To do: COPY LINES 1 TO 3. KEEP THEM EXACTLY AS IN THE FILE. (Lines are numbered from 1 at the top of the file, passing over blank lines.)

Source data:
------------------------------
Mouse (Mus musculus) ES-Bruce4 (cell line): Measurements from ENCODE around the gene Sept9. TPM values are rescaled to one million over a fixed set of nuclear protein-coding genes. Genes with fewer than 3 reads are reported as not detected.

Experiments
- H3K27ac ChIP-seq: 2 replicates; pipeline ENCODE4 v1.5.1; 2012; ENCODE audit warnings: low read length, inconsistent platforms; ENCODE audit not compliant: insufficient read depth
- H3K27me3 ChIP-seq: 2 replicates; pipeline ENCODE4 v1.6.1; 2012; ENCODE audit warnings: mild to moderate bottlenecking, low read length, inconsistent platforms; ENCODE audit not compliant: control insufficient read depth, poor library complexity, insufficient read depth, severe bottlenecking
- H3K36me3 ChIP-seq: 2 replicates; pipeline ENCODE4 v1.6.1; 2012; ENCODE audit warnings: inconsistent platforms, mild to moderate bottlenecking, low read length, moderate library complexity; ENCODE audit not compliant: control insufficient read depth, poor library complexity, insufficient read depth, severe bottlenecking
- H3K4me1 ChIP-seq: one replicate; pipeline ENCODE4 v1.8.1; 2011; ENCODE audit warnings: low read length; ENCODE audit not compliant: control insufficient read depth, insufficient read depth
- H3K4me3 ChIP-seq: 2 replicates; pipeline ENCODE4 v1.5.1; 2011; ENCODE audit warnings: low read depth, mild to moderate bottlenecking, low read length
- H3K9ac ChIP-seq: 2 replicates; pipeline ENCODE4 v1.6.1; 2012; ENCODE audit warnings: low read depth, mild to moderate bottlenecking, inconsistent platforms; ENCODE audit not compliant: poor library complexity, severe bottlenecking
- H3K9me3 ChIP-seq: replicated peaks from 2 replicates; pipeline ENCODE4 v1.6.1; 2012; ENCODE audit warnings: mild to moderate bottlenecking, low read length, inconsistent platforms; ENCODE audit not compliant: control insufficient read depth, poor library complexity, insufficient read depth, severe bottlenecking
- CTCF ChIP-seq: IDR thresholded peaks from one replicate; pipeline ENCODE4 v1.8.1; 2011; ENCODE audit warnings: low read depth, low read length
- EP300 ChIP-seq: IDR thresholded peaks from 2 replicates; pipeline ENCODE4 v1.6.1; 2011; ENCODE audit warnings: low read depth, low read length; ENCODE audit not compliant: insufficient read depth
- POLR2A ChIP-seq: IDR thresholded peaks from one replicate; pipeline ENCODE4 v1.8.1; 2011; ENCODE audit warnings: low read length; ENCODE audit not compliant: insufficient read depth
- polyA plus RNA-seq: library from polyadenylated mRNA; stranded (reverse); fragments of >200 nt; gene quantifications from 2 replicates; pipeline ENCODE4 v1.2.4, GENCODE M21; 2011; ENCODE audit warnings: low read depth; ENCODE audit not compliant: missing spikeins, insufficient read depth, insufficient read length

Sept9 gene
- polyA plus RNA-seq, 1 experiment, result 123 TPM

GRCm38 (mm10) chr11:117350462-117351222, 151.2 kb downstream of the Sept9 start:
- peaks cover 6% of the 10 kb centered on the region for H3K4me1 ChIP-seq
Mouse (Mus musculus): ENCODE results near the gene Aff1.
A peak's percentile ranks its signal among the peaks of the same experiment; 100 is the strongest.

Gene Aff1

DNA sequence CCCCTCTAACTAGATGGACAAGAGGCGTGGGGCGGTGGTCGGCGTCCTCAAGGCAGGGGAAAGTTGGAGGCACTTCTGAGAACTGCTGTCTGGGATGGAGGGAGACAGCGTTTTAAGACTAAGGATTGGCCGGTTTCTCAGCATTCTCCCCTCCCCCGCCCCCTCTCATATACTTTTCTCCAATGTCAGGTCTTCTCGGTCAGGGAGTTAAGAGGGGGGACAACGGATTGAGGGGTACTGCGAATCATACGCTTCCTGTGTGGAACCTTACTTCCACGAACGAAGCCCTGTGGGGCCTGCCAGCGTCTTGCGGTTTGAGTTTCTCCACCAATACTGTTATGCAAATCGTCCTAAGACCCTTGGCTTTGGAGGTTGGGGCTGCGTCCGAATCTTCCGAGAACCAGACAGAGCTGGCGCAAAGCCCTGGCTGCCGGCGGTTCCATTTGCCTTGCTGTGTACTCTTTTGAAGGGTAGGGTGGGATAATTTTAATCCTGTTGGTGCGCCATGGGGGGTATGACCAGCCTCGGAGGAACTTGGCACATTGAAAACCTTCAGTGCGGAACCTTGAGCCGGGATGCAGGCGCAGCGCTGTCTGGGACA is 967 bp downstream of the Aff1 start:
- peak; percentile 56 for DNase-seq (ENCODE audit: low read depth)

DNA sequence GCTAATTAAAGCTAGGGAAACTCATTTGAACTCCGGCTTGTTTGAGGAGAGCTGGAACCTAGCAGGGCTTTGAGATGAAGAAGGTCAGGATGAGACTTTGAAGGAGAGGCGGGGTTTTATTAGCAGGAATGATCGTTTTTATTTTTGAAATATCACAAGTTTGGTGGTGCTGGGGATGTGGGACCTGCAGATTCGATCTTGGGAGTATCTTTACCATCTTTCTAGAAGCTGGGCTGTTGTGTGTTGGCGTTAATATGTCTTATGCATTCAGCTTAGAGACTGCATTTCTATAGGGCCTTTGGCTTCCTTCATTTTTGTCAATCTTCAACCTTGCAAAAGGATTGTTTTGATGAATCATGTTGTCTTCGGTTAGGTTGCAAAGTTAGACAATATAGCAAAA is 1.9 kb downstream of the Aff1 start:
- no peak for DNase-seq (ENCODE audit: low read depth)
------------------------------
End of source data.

Mouse (Mus musculus) ES-Bruce4 (cell line): Measurements from ENCODE around the gene Sept9. TPM values are rescaled to one million over a fixed set of nuclear protein-coding genes. Genes with fewer than 3 reads are reported as not detected.

Experiments
- H3K27ac ChIP-seq: 2 replicates; pipeline ENCODE4 v1.5.1; 2012; ENCODE audit warnings: low read length, inconsistent platforms; ENCODE audit not compliant: insufficient read depth